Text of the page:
“We make up horrors to help us cope with the real ones.”
Writing can be a scary business.
Whether alone or with others, it requires a lot of risk on our part. We bare our souls, share our secrets with the world.
Or we put them in a story and call it fiction. Yeah, that's it.
I'm kidding, sort of.
But today I want to talk about writing scary stories, not living them.
So you love horror. Great--so do lots of people, and there are many potential markets. Paying markets, even. Well, not paying much. But still. Did I say paying? We'll get to that in a bit.
What's the best way to start writing horror stories?
Ask yourself this:
What makes you anxious? What scares you the most?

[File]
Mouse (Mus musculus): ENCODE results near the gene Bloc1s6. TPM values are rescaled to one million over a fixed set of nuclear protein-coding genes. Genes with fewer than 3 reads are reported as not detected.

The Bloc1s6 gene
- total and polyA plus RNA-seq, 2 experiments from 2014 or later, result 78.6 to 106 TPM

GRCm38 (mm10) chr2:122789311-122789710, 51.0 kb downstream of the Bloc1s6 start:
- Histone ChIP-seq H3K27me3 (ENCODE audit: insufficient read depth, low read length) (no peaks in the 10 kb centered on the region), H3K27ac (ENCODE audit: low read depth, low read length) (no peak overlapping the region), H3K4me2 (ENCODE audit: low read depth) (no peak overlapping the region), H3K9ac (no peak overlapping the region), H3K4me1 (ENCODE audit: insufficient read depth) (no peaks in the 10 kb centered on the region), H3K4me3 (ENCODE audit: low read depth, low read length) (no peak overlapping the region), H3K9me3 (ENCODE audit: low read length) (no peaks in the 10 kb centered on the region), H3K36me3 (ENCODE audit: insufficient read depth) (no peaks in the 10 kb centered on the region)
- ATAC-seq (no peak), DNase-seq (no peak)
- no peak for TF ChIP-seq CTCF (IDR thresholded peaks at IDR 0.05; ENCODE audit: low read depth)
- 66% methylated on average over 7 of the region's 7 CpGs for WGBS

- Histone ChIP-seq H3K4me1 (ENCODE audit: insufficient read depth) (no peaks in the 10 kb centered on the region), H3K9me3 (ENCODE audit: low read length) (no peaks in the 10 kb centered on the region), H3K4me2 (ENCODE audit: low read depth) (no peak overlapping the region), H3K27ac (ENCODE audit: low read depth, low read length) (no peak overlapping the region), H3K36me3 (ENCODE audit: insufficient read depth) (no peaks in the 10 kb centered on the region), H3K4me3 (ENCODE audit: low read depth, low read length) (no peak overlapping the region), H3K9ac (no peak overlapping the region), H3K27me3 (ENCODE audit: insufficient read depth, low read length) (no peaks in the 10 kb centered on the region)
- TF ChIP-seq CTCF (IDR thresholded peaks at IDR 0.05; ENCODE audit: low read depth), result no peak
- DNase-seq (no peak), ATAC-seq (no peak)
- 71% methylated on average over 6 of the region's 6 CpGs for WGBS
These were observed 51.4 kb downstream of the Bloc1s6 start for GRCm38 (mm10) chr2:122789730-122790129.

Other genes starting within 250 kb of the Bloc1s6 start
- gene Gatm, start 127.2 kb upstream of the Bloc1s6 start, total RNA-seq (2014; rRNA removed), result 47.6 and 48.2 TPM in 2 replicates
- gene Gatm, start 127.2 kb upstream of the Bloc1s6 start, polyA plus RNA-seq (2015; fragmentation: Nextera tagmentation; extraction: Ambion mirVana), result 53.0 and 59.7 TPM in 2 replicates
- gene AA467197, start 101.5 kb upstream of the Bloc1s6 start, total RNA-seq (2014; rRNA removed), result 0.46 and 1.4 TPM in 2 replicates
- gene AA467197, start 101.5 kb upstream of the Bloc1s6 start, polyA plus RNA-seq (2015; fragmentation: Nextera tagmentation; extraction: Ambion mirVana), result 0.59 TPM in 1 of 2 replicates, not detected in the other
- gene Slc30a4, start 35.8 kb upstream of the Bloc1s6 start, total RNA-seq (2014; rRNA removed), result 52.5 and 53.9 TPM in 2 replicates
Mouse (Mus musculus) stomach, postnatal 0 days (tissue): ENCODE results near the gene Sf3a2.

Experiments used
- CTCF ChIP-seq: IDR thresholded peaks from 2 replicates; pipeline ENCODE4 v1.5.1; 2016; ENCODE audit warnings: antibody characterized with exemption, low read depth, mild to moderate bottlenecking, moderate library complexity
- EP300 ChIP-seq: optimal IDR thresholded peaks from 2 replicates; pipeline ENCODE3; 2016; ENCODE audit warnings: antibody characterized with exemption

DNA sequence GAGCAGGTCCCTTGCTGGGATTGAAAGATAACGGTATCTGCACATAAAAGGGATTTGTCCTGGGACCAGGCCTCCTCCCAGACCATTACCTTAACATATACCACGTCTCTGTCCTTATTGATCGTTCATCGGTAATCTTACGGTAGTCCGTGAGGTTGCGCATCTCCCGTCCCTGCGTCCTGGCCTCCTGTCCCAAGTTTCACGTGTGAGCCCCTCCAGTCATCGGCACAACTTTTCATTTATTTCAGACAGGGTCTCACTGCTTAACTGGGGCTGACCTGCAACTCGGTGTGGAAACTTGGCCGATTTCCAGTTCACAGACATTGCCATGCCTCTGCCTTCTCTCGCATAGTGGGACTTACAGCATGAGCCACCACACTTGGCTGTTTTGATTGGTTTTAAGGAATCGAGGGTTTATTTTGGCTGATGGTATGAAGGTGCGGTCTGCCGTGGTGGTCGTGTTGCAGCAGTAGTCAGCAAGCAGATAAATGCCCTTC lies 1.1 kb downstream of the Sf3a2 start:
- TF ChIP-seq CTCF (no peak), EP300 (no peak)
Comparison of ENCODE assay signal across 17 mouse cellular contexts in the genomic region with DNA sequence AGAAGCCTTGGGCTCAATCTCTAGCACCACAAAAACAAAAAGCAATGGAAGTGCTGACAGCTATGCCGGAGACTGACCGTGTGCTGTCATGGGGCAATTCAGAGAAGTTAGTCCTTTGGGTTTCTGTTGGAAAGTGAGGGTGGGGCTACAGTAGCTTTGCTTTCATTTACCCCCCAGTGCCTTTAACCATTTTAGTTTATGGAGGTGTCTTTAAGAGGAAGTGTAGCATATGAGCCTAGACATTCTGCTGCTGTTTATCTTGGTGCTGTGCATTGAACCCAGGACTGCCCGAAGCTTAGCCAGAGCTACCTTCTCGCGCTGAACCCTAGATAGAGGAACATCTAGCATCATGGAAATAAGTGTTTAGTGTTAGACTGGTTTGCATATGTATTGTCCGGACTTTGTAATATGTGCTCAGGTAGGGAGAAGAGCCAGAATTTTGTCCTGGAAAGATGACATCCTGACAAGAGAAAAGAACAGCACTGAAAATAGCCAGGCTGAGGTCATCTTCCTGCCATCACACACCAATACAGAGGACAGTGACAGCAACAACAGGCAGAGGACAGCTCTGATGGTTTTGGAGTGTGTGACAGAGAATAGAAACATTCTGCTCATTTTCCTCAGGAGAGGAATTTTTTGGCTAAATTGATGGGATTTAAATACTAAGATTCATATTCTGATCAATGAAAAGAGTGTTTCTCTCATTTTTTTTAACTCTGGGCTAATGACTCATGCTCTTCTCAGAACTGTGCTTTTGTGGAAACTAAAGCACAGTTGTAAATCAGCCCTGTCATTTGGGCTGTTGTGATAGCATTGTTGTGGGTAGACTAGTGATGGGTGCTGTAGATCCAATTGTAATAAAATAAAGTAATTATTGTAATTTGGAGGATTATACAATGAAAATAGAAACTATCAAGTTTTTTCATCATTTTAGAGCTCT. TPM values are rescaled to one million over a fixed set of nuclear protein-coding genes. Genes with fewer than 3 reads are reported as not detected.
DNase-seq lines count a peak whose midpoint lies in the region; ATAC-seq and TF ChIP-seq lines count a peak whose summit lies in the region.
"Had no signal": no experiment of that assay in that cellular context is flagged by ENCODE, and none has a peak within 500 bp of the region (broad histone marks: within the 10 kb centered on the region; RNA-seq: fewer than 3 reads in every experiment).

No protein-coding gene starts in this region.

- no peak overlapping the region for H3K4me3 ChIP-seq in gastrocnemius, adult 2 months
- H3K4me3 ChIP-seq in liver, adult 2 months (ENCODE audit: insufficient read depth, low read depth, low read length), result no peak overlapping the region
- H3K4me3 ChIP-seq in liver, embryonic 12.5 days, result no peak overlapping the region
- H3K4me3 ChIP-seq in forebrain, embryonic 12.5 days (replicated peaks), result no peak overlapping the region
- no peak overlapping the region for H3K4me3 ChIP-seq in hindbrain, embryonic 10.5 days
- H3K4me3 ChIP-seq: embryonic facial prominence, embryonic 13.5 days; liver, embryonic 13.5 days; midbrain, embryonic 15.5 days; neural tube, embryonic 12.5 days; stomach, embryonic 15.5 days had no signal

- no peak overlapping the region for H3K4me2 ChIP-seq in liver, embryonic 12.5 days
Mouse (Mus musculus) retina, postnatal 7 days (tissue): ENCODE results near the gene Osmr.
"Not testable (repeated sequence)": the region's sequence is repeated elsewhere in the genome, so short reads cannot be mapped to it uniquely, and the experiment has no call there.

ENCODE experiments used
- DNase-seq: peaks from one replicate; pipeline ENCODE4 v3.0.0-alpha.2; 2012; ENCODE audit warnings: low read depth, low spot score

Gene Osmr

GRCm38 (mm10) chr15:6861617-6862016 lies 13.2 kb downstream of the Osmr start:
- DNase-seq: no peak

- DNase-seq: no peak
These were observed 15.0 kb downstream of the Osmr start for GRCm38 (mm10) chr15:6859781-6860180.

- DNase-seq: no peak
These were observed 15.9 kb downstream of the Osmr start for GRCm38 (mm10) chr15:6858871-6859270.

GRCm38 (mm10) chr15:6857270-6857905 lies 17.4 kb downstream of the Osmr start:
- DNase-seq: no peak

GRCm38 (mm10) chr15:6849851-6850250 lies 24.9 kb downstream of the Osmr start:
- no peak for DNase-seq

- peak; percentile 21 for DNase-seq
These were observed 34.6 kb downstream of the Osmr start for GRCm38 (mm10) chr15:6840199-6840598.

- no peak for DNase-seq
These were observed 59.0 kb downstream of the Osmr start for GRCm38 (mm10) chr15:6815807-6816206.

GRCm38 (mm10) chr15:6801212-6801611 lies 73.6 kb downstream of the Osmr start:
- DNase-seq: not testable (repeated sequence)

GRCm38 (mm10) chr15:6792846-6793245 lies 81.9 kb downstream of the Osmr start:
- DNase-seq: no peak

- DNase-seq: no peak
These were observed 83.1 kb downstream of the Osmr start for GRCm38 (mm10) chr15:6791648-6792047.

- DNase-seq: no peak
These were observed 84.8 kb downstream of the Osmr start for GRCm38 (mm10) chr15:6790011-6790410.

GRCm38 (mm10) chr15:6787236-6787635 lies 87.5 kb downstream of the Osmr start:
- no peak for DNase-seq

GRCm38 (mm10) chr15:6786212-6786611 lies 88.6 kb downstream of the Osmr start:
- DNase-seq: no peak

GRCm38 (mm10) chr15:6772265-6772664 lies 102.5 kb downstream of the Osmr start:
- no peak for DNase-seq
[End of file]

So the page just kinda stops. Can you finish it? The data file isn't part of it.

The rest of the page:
What is the most terrifying situation you can imagine?
Your worst nightmare?
What grosses you out?
Avoid clichés. But if you have a new take on that cliché, go for it. There is always room for something new.
Then take your protagonist, and drop her into it. Increase the tension as you go. Make her situation worse and worse until you can't imagine making it any worse.
But then do. And do it a little more. Until she is about to break.
Up to you whether you want to rescue her, leave her to figure it out, or give it a twist ending.
And if, after researching the form and writing your story, you are feeling a tad sordid?
Just remember Chuck Wendig's wise words on the subject:
"I don’t know what it is, but goddamn if horror writers aren’t some of the nicest writers on the planet. I think it’s because their fiction is like constantly lancing a boil: the poison is purged, and all that’s left is smiles."
Some markets & other interesting links